By Mahood (Columbus Books)
Another prolific but criminally all-but forgotten staple of British cartooning is Kenneth Mahood, whose darkly dry and merrily mordant panel gags were a mainstay of humour mags, cartoon-book racks and newspapers from 1949 to the end of the 1980s.
Your man was born in Belfast in 1930 and after going the usual route of jobs he didn’t want – solicitor’s Junior and Apprentice printer – the painter, collage artist and political cartoonist sold his first work to Punch in 1948 and went full-time.
He never quit “real” art and had exhibitions of paintings throughout the 1950s in Belfast London and Dublin and studied art in Paris on a CEMA scholarship. Constantly selling gags he became Assistant Art Editor at Punch (1960-1965), only surrendering the position when he became the first ever resident political cartoonist in The Times’ history (1966-1968). He performed the same function for The London Evening Standard from 1969 to 1971 before moving over to the Financial Times and the Daily Mail in 1982, at which time he began to concentrate increasingly on his Fine Art output.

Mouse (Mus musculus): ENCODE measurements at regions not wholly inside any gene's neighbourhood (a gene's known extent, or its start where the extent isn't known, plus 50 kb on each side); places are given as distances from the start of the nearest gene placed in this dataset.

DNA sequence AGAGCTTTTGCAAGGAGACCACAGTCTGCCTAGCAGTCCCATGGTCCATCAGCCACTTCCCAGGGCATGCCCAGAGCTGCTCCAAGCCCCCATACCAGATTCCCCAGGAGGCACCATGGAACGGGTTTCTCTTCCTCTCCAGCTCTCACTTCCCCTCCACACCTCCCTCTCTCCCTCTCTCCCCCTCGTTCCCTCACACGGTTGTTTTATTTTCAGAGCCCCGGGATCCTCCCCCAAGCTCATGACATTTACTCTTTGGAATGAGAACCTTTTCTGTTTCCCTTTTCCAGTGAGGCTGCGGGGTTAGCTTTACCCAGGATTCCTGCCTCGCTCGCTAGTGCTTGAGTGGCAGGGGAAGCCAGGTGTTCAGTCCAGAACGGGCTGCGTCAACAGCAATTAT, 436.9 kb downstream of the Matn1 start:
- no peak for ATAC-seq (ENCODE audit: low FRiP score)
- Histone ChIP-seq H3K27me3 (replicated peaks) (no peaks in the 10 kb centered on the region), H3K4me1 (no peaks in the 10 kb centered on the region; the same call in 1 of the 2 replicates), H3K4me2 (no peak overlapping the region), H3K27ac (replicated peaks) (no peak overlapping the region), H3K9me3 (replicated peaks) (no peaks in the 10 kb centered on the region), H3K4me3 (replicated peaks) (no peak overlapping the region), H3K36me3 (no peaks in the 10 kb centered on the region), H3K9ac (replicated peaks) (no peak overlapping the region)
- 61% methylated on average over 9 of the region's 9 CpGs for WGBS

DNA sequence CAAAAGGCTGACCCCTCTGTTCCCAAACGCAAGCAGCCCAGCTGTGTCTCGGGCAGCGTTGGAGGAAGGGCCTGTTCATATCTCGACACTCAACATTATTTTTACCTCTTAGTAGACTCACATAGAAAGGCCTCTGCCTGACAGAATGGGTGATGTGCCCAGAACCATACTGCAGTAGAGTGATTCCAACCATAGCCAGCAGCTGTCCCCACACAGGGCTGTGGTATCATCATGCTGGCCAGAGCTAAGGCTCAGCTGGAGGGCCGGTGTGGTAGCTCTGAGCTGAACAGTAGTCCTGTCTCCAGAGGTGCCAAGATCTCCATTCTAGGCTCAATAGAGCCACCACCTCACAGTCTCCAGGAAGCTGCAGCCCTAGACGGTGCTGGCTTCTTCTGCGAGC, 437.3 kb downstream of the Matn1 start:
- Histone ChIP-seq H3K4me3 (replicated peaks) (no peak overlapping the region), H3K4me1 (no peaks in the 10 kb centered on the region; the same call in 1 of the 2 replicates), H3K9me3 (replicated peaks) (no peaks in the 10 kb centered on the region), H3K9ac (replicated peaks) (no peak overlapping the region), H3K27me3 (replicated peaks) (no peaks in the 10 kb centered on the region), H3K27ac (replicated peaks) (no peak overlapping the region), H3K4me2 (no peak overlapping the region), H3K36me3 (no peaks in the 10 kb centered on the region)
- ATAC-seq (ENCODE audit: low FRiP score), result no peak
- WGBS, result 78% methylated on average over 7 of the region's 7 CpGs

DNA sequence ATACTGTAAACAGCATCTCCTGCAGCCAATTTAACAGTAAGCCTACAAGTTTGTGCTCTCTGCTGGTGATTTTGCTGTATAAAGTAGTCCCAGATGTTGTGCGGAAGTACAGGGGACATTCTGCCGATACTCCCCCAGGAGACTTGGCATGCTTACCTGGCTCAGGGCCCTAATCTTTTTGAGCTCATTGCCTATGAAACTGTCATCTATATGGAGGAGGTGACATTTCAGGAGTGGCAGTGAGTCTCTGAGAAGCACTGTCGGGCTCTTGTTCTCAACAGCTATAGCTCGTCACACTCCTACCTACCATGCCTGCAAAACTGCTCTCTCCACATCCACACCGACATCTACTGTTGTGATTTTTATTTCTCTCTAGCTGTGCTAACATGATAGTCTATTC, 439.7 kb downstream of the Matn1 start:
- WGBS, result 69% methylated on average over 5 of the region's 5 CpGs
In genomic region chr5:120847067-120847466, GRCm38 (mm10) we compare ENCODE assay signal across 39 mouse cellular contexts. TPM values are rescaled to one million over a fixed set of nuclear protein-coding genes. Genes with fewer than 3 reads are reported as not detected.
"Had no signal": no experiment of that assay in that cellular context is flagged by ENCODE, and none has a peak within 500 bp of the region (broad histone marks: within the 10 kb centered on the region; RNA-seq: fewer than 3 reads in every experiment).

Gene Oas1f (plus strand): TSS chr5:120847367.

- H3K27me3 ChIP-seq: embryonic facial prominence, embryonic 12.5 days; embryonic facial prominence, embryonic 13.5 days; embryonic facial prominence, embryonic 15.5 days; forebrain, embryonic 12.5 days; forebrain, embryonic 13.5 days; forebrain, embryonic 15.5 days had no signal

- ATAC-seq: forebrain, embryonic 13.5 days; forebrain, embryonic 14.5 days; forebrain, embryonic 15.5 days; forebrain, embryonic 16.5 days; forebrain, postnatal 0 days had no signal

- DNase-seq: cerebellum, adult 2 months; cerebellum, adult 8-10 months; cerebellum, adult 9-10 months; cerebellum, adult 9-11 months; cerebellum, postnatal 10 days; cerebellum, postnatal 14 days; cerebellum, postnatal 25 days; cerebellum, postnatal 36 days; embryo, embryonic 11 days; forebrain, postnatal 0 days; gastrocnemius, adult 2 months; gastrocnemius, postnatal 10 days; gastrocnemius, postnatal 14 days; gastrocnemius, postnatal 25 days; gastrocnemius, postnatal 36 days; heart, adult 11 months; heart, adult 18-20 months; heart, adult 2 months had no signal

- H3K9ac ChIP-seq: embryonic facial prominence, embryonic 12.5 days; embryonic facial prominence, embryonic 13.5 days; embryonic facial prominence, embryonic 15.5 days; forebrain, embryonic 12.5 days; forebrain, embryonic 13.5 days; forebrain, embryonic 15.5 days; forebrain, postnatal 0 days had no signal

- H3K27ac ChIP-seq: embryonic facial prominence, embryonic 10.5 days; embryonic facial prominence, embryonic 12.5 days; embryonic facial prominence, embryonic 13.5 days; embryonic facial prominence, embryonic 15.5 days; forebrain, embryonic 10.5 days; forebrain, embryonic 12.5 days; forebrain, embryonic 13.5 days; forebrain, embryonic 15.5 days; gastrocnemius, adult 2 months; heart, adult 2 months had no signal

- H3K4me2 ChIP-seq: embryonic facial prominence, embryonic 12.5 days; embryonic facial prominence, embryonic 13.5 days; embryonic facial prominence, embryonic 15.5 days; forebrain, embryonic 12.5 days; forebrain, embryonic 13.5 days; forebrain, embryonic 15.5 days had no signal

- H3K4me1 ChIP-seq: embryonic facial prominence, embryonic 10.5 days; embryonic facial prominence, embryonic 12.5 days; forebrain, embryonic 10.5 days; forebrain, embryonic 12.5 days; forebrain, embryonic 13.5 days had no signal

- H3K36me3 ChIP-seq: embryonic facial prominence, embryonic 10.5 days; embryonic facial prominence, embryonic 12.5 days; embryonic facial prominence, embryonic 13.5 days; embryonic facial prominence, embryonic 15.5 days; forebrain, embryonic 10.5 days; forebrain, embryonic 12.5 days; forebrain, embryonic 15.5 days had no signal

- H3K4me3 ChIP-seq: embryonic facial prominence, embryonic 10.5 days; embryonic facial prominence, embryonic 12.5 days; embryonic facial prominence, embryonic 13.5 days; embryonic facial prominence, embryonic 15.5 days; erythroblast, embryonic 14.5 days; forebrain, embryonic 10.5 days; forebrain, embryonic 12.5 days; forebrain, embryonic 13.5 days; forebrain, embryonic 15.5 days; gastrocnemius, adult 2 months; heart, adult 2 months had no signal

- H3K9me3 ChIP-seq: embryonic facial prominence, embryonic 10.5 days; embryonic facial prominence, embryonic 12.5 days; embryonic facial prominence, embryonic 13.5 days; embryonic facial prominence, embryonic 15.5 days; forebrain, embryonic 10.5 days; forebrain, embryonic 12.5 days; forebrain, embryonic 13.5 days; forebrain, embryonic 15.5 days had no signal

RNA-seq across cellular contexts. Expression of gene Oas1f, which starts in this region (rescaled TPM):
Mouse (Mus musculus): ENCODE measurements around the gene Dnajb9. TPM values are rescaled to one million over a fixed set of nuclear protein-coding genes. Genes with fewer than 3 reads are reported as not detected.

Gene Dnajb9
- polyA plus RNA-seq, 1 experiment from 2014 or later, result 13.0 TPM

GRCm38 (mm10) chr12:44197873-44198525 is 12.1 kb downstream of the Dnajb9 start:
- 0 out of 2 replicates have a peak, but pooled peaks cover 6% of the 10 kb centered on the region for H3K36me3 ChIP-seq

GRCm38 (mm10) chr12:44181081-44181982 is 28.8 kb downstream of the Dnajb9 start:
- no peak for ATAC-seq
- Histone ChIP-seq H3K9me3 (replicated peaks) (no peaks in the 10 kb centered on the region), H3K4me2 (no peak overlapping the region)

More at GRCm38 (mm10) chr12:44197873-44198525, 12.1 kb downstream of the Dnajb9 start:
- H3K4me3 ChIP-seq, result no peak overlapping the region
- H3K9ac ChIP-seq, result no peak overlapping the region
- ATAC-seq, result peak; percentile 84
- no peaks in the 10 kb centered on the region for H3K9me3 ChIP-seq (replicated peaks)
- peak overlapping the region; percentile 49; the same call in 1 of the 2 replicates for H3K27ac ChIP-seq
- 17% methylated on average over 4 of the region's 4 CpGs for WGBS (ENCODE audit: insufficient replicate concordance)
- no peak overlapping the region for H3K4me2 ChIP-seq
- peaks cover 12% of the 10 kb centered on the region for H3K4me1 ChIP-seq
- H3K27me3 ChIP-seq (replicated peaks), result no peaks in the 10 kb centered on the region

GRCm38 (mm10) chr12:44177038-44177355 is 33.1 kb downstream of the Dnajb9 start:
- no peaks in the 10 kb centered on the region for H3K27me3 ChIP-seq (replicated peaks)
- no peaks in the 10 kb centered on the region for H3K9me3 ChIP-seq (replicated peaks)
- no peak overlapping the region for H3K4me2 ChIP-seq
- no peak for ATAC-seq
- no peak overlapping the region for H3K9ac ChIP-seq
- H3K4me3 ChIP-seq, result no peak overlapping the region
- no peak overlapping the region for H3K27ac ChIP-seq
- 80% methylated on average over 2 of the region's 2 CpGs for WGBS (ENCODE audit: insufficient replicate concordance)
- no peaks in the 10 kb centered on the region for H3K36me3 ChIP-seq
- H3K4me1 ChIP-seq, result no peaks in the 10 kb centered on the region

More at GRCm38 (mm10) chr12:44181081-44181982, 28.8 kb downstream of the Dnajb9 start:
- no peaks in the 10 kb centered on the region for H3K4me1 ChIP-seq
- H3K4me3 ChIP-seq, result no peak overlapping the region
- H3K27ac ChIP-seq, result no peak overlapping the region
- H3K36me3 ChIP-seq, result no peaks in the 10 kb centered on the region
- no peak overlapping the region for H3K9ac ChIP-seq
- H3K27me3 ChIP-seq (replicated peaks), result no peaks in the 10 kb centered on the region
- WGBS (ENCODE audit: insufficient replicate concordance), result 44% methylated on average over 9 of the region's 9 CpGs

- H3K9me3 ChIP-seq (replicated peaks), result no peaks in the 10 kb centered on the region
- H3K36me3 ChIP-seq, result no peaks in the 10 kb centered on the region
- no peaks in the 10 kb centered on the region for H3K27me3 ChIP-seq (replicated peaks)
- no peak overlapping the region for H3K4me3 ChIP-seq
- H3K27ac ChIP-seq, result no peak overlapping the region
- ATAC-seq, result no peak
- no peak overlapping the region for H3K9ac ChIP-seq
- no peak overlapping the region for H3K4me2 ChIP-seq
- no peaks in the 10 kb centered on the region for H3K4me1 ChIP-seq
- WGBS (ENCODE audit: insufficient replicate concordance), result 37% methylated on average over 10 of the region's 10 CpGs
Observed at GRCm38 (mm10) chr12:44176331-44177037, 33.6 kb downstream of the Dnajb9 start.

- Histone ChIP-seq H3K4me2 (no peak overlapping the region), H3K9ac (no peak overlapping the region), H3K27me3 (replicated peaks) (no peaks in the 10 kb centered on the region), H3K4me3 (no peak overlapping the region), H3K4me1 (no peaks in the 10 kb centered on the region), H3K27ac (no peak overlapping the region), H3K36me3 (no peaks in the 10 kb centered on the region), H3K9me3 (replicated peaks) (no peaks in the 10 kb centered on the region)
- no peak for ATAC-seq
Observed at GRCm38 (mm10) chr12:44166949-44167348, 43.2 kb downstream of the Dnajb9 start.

This slightly off-kilter and wittily impressive collection from 1986 could double as a rainy-day parlour-game kit as it offers cartoon images and sight-gags which the reader is asked to identify as the title of either Books, Theatre or Cinema classics and blockbusters; much like graphic charades or a prototype Pictionary, ranging from the punishingly obvious and literal to the devious, askew and outright surreal, all delivered in the artist’s signature style of heavy line, angular definition and dark tones.
It’s fun and it’s funny in equal measure and a glorious example of the wide and expansive appeal and facility of cartoon expression.
Good luck finding it though. As is the norm these days, most of Mahood’s collections – political, general or otherwise – are all out of print, although many old bookshops and charity stores have a few in their bargain bins.
© 1986 Mahood.